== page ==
glenrobbo

16,902 posts

98 months

Saturday 16th November
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Mrs GR has been saving a bottle of champagne for a special occasion for many many years now.

It seems that our 40th Anniversary didn't warrant opening the bottle.
And our daughters wedding wasn't special enough.
Nor the births of our three grandchildren.
I can only assume she is saving it for our 50th next year.



scratchchin Or my funeral. rolleyes

borcy

787 posts

4 months

Saturday 16th November
quotequote all
Wacky Racer said:
Robbo 27 said:
Must admit that I am a hoarder, my problem is that I like nice things around me, I like to own a very special set of silver cutlery or a big dinner service or some old port, some fountain pens that i have never used, even some tools that are marked BENTLEY from the 1930s, some paintings that dont fit this house but may fit the next one. Even razors from the 1930s, still in their original box. I dont need these things but I want these things.

But I am aware that I need to change.

A good friend of mine died last year. He had 2 children both with small London flats. I went round to see his old house 2 weeks ago and his children had hired a skip and the entire house contents were being dumped, his cutlery, dinner service and many other things that he had collected. You cannot believe how much I wanted to get into that skip and rescue the stuff not for their monetary value but because they meant something to a man.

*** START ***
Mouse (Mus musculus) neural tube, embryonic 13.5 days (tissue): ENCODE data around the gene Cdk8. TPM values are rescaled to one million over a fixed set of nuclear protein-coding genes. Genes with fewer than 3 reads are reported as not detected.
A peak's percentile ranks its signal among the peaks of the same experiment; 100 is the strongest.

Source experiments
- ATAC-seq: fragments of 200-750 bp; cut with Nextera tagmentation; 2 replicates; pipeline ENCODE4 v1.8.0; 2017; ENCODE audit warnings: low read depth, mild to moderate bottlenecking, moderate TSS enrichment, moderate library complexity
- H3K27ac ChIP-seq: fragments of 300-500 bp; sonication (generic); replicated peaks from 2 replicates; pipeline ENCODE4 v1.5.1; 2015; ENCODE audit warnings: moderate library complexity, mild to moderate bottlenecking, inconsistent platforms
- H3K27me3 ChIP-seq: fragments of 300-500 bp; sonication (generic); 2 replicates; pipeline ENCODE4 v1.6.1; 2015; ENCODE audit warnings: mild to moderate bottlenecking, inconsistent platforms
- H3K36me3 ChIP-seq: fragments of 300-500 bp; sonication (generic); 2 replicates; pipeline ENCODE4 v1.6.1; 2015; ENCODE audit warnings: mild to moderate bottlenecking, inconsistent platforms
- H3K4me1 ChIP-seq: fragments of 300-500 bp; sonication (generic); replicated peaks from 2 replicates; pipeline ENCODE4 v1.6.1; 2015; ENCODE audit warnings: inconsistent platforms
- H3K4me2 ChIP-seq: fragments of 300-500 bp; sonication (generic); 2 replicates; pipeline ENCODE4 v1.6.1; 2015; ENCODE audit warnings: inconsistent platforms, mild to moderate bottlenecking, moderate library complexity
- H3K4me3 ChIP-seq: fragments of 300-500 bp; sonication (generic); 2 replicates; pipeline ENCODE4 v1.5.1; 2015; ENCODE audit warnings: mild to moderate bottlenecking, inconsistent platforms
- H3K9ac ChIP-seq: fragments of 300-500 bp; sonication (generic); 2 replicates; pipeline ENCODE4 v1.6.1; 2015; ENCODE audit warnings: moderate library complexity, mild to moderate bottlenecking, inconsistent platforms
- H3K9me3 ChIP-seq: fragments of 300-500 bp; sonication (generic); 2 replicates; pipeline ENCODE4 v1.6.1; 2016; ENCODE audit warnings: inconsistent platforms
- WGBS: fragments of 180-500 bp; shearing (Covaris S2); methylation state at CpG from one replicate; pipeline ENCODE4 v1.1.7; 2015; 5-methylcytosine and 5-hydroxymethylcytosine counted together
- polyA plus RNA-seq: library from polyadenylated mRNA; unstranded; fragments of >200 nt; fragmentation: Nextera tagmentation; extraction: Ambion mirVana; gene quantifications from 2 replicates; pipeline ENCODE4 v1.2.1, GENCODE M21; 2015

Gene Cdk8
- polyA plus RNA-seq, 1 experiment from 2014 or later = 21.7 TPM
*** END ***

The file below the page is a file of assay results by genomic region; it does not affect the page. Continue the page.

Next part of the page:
He would have wept.
I can see why they wouldn't want them, but they could have been donated to a charity shops.

I have hundreds of photographs of my grandparents aunties and uncles going back to the 1930's, they mean a lot to me, but nothing to my three grown up lads, so when I snuff it they will just get thrown away. What a waste.
Some in my family have dealt with funerals /house clearances for years and that's pretty much standard.
A couple of items (at most) per person is kept, the odd item worth some money sold, the other 99% goes to a skip or charity shop.

JulianPH

4,873 posts

62 months

Saturday 16th November
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I've got some vintage wines that I set aside for special occasions, but then again I also buy decent wine for everyday purposes.